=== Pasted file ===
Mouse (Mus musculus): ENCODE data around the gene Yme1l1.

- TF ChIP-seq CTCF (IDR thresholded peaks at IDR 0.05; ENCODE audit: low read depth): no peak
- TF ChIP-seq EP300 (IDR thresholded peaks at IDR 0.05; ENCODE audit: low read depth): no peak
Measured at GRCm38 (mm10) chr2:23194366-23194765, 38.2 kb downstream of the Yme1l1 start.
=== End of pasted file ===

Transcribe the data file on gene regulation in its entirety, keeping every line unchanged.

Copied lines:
Mouse (Mus musculus): ENCODE data around the gene Yme1l1.

- TF ChIP-seq CTCF (IDR thresholded peaks at IDR 0.05; ENCODE audit: low read depth): no peak
- TF ChIP-seq EP300 (IDR thresholded peaks at IDR 0.05; ENCODE audit: low read depth): no peak
Measured at GRCm38 (mm10) chr2:23194366-23194765, 38.2 kb downstream of the Yme1l1 start.